Cold weather often comes with more than its fair share of health problems including colds, flu and sore throats. If you are one of the 5.4 million people in the UK who have asthma, cold air can bring on symptoms such as wheezing or coughing. According to Asthma UK, winter weather can even be life threatening for some people with asthma.

December and January have been deemed the most dangerous months of the year if you have asthma, says the charity. Official UK figures from the last 10 years show more people die of asthma attacks in January, closely followed by December, than other months.

To help you keep your symptoms under control at this time of year, Asthma UK has come up with a winter asthma survival guide, with advice on how you can manage your asthma during the winter months

Tips to manage your asthma this winter include:

  • Take your asthma as prescribed and carry your reliever inhaler with you at all times – your preventer inhaler helps to build up protecting in your airways overtime so your lungs become less sensitive to asthma triggers, like cold air. Your reliever inhaler (usually blue) should be used as soon as you notice any asthma symptoms, such as coughing, wheezing, shortness of breath and tightness in your chest.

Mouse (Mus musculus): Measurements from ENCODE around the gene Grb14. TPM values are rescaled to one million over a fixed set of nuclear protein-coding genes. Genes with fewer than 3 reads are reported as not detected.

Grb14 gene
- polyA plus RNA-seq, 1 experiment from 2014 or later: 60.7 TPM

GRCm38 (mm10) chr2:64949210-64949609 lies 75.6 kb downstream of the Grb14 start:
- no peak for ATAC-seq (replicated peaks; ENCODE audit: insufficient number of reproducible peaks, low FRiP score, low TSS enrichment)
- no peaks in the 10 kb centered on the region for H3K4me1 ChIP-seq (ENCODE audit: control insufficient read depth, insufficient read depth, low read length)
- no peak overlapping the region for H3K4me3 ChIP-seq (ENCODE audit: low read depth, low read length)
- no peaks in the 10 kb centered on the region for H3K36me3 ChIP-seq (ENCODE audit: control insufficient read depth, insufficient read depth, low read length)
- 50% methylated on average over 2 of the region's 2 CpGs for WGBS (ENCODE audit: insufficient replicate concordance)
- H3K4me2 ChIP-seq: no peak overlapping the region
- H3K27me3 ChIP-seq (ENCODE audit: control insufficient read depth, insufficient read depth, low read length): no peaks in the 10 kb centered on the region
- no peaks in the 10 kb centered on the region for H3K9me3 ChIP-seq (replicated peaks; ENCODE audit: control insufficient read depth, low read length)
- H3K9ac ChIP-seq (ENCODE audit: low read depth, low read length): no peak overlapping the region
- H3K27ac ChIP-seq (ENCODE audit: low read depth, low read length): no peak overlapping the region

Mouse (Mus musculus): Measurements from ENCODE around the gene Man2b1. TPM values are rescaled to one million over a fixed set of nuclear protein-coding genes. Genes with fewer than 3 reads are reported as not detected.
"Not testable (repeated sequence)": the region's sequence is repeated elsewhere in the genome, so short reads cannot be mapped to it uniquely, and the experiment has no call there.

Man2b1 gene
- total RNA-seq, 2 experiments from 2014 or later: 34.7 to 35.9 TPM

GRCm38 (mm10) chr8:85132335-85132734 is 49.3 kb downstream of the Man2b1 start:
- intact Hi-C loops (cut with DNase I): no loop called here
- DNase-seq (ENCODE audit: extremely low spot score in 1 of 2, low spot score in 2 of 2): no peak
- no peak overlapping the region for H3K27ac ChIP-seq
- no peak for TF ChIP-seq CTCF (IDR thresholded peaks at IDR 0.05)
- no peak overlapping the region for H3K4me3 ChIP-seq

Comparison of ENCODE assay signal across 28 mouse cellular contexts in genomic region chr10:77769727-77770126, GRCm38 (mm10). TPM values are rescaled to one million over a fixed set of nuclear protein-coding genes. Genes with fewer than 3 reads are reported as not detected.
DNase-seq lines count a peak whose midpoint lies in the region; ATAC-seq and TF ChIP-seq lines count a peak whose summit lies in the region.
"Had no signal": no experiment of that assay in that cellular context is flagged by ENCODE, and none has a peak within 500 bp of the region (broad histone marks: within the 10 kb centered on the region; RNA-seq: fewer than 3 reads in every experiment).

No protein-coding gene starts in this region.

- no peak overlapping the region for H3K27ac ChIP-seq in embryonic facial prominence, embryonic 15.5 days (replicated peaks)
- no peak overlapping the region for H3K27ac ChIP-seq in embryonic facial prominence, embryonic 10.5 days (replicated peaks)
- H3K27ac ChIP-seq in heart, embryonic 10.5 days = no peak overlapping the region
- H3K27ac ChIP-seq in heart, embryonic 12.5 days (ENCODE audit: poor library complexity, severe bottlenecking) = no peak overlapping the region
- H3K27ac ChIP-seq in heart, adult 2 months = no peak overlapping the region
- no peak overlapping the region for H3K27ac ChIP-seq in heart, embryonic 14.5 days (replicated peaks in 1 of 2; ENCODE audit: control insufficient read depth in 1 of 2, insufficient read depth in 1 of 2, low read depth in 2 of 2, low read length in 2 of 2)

• Stay warm and wear a scarf around your nose and mouth – cold air can trigger asthma, so wrapping a scarf loosely around your nose and mouth will help to warm up the air before you breathe it in.
  • Breathe through your nose – breathing through your nose also helps to warm up the air before it gets to your lungs, which is another way to potentially stop cold air triggering your asthma


feel cold air can trigger an asthma attack

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